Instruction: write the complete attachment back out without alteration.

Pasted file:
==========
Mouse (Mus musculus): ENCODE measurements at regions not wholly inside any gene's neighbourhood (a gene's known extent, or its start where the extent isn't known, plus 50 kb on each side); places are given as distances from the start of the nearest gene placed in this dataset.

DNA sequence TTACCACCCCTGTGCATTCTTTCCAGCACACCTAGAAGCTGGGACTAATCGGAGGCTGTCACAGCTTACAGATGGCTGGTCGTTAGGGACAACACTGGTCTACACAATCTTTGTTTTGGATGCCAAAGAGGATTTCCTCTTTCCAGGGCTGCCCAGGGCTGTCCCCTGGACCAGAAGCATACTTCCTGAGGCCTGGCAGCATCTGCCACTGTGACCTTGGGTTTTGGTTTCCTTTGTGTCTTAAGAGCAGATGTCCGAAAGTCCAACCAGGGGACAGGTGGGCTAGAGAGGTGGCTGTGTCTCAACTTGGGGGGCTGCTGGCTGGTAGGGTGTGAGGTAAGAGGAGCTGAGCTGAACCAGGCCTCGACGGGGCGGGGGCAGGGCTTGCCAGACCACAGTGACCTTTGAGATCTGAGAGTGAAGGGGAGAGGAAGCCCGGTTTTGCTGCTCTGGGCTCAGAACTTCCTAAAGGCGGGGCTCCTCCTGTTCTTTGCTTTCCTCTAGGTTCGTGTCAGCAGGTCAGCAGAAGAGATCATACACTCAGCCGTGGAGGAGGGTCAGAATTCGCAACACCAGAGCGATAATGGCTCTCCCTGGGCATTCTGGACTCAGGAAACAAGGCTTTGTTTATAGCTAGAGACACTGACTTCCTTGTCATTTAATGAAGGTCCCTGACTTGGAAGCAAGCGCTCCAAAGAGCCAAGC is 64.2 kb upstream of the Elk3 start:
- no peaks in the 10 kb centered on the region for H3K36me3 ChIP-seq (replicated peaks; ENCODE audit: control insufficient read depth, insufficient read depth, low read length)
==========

Mouse (Mus musculus): ENCODE measurements at regions not wholly inside any gene's neighbourhood (a gene's known extent, or its start where the extent isn't known, plus 50 kb on each side); places are given as distances from the start of the nearest gene placed in this dataset.

DNA sequence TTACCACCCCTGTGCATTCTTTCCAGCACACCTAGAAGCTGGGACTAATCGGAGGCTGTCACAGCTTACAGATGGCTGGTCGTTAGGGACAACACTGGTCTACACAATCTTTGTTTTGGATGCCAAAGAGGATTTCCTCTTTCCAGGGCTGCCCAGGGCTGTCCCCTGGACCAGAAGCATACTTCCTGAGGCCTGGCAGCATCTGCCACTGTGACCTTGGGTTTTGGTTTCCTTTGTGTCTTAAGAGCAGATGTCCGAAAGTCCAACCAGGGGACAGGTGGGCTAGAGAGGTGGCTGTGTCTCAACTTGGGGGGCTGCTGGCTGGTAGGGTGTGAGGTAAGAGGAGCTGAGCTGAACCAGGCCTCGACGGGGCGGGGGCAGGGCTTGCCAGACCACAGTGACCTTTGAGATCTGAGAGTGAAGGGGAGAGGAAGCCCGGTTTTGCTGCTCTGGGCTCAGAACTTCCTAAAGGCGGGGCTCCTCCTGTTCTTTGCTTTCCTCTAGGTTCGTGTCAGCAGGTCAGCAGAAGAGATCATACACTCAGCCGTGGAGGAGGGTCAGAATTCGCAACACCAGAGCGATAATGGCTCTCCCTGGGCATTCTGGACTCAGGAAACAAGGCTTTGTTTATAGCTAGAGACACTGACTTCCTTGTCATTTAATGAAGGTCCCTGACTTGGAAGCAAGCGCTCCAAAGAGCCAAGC is 64.2 kb upstream of the Elk3 start:
- no peaks in the 10 kb centered on the region for H3K36me3 ChIP-seq (replicated peaks; ENCODE audit: control insufficient read depth, insufficient read depth, low read length)